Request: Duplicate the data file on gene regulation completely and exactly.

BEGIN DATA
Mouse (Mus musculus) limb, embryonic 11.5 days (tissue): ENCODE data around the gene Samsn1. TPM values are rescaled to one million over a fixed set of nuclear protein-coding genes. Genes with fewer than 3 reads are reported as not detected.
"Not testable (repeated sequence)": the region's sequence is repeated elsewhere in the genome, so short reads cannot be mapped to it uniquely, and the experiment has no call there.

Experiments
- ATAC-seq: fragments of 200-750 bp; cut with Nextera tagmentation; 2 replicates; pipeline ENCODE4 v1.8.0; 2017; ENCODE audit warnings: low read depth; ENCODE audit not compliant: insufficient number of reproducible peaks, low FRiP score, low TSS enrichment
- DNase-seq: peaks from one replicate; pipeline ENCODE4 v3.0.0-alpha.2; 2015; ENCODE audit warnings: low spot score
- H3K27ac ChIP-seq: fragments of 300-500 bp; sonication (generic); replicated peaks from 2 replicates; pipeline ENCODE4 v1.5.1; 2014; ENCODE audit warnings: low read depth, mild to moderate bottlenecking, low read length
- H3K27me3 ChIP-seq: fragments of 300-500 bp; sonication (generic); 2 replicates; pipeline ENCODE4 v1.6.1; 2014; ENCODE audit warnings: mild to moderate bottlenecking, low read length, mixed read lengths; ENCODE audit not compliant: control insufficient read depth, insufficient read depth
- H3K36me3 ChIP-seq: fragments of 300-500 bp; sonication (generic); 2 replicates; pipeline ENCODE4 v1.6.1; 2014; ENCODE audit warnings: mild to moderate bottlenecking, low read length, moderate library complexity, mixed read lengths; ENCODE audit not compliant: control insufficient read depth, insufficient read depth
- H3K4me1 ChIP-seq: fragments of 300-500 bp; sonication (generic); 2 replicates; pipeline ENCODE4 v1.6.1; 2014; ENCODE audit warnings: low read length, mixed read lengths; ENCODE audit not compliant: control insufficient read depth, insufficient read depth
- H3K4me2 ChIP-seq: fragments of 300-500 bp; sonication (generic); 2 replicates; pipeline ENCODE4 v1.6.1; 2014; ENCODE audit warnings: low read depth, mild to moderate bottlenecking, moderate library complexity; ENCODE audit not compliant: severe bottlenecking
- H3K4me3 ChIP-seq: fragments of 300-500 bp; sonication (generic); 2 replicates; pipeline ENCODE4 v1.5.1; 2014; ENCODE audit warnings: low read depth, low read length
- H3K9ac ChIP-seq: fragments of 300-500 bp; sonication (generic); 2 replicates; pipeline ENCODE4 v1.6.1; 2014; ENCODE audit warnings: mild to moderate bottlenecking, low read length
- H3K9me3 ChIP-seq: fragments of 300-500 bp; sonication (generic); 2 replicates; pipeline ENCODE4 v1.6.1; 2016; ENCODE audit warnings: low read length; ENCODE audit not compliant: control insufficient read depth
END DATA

Mouse (Mus musculus) limb, embryonic 11.5 days (tissue): ENCODE data around the gene Samsn1. TPM values are rescaled to one million over a fixed set of nuclear protein-coding genes. Genes with fewer than 3 reads are reported as not detected.
"Not testable (repeated sequence)": the region's sequence is repeated elsewhere in the genome, so short reads cannot be mapped to it uniquely, and the experiment has no call there.

Experiments
- ATAC-seq: fragments of 200-750 bp; cut with Nextera tagmentation; 2 replicates; pipeline ENCODE4 v1.8.0; 2017; ENCODE audit warnings: low read depth; ENCODE audit not compliant: insufficient number of reproducible peaks, low FRiP score, low TSS enrichment
- DNase-seq: peaks from one replicate; pipeline ENCODE4 v3.0.0-alpha.2; 2015; ENCODE audit warnings: low spot score
- H3K27ac ChIP-seq: fragments of 300-500 bp; sonication (generic); replicated peaks from 2 replicates; pipeline ENCODE4 v1.5.1; 2014; ENCODE audit warnings: low read depth, mild to moderate bottlenecking, low read length
- H3K27me3 ChIP-seq: fragments of 300-500 bp; sonication (generic); 2 replicates; pipeline ENCODE4 v1.6.1; 2014; ENCODE audit warnings: mild to moderate bottlenecking, low read length, mixed read lengths; ENCODE audit not compliant: control insufficient read depth, insufficient read depth
- H3K36me3 ChIP-seq: fragments of 300-500 bp; sonication (generic); 2 replicates; pipeline ENCODE4 v1.6.1; 2014; ENCODE audit warnings: mild to moderate bottlenecking, low read length, moderate library complexity, mixed read lengths; ENCODE audit not compliant: control insufficient read depth, insufficient read depth
- H3K4me1 ChIP-seq: fragments of 300-500 bp; sonication (generic); 2 replicates; pipeline ENCODE4 v1.6.1; 2014; ENCODE audit warnings: low read length, mixed read lengths; ENCODE audit not compliant: control insufficient read depth, insufficient read depth
- H3K4me2 ChIP-seq: fragments of 300-500 bp; sonication (generic); 2 replicates; pipeline ENCODE4 v1.6.1; 2014; ENCODE audit warnings: low read depth, mild to moderate bottlenecking, moderate library complexity; ENCODE audit not compliant: severe bottlenecking
- H3K4me3 ChIP-seq: fragments of 300-500 bp; sonication (generic); 2 replicates; pipeline ENCODE4 v1.5.1; 2014; ENCODE audit warnings: low read depth, low read length
- H3K9ac ChIP-seq: fragments of 300-500 bp; sonication (generic); 2 replicates; pipeline ENCODE4 v1.6.1; 2014; ENCODE audit warnings: mild to moderate bottlenecking, low read length
- H3K9me3 ChIP-seq: fragments of 300-500 bp; sonication (generic); 2 replicates; pipeline ENCODE4 v1.6.1; 2016; ENCODE audit warnings: low read length; ENCODE audit not compliant: control insufficient read depth